Toronto Blue Jays: Who Would You Rather Have, Albert Pujols or Prince Fielder?

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Toronto Blue Jays: Who Would You Rather Have, Albert Pujols or Prince Fielder?
Jamie Squire/Getty Images

I find it interesting that this has not been a very hotly debated topic considering they are the two biggest free agents this offseason (especially with Reyes now signed with the Marlins).

The Toronto Blue Jays have been seen as a frontrunner in the Prince sweepstakes and could hopefully land this enigmatic hitter. However, I continually ask myself, why don’t the Blue Jays go after one of the best hitters I have seen during my lifetime?

The simplest argument for Prince over Pujols in regards to the Blue Jays is the age factor.

Pujols is (supposedly) on the brink of turning 32 while Prince is 27 years and six months old.

For a team like the Blue Jays, who are planning to be really competitive in 2013 and on, having a 33-year-old Pujols might not be the best signing as his game begins to digress.

But will it?

 

Argument for Pujols:

Pujols is quite the physical specimen, whereas Prince often looks one hot dog away from...nevermind. I personally don’t think that Pujols will regress in his early to mid 30s whereas Prince, at his weight, will slowly break down.

Pujols is always in tip top shape, has an excellent eye at the plate (career K/BB: 704/975) and last year was the only season he hit under .300 (.299) and under 100 RBI (99). He did all of that while missing 15 games. His career numbers are outstanding, showing consistency with a career OPS of 1.037, slugging percentage of .617 and batting average of .328.

Jamie Squire/Getty Images

Prince, on the other hand, has really flourished hitting behind Ryan Braun. Granted, with the Blue Jays he would hit behind Joey Bats, but his numbers show that he usually hits with teammates on base. Fielder’s K/BB ratio is nowhere near Pujols’ (career K/BB: 779/566) and he had an off-year in 2010 (83 RBI, .261 AVG).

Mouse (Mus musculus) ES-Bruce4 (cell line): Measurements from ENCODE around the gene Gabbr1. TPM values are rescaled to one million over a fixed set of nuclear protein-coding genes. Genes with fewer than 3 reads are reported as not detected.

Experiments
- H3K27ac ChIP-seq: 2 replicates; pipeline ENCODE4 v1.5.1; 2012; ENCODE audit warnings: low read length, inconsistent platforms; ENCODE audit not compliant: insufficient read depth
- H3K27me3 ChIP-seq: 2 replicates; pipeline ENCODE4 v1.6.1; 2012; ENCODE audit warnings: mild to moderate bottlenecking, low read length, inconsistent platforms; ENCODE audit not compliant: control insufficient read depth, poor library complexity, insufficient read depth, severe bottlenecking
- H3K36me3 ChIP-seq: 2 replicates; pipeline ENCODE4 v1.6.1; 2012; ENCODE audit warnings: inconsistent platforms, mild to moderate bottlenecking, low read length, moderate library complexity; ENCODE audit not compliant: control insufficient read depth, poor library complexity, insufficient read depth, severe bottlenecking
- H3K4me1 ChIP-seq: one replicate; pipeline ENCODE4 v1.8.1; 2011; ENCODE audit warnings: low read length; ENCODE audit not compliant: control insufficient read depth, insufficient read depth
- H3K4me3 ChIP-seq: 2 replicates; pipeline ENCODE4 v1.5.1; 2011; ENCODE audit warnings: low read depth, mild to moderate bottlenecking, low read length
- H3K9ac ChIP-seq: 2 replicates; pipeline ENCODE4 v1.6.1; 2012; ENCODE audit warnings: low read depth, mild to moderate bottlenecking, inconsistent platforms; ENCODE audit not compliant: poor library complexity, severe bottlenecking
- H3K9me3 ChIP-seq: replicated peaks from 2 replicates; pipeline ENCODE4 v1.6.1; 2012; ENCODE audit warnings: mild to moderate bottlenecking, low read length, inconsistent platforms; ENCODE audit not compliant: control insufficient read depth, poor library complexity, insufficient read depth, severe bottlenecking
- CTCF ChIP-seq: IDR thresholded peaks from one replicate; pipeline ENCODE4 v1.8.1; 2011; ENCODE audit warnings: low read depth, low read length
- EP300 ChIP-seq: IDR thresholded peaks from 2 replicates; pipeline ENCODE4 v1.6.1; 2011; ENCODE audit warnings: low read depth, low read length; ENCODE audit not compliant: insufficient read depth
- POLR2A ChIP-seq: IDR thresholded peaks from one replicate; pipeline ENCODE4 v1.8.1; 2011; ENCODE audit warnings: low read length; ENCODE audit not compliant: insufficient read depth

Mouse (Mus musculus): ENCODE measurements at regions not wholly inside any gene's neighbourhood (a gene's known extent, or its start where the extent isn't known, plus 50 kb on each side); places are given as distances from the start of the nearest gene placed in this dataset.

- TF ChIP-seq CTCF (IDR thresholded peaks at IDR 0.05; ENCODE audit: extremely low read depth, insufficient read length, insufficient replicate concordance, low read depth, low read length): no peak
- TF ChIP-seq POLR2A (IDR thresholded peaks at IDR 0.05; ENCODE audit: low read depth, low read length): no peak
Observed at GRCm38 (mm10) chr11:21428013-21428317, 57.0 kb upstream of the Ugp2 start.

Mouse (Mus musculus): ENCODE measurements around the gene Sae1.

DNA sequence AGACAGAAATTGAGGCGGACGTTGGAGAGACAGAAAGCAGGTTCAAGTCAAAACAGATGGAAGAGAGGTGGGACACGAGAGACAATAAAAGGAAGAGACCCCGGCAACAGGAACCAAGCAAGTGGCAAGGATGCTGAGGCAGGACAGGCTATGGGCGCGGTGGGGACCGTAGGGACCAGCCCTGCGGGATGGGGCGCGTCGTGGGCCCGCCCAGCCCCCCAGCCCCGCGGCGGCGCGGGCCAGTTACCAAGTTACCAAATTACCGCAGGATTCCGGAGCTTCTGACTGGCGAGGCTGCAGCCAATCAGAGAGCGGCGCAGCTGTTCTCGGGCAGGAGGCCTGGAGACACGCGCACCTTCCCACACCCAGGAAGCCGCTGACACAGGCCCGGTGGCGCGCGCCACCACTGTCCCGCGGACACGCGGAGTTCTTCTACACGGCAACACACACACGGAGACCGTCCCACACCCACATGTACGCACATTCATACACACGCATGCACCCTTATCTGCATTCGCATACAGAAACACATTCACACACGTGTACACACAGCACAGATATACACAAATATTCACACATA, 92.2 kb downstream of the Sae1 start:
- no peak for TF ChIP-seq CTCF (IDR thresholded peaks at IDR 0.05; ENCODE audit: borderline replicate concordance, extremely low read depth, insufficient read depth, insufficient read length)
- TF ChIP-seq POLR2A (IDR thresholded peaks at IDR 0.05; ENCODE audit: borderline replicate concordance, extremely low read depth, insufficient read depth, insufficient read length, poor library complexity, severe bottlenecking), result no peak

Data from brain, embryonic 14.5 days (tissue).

A 3-4 of Bautista and Pujols would be unreal.

 

Argument for Prince:

It is tough to compare the two straight out and say that Prince is the better player. However, Prince is just beginning to hit his stride, is now a bonafide superstar and could easily hit 40-plus HRs at the Rogers Centre.

Hitting behind Jose Bautista, Fielder could set career highs in his first season with the Blue Jays. His happy-go-lucky demeanor would fit in very nicely within the Blue Jays clubhouse with a young exciting core. 

Did I mention he is 27?

 

Verdict? 

Well, as previously mentioned, the age difference is a clear deal-breaker for many Blue Jays fans (especially considering that there are questions regarding the validity of Pujols’ birthday).

Fielder would be cheaper and would give a left-handed bat to break up the Lawrie-Bautista hopeful 2-3 punch for the Jays.

Christian Petersen/Getty Images

I think Fielder would be the more practical signing, yet I would not blink one-eye if I heard the Jays landed Pujols. I would like to grab Pujols and buy a jersey, but I think AA might lean towards Prince and the value he brings.

Why sign a past-his prime player versus one entering his prime? EIther way, I really hope the Blue Jays do in fact sign a top-tier first baseman.

I do wonder about Fielder’s weight issues, but I think as he enters his prime (27) he could be ready for some even bigger things. Playing in Yankee Stadium with that short porch in right would be salivating for Prince. I just hope he doesn’t salivate right to the hot dog stand.

What do YOU think?

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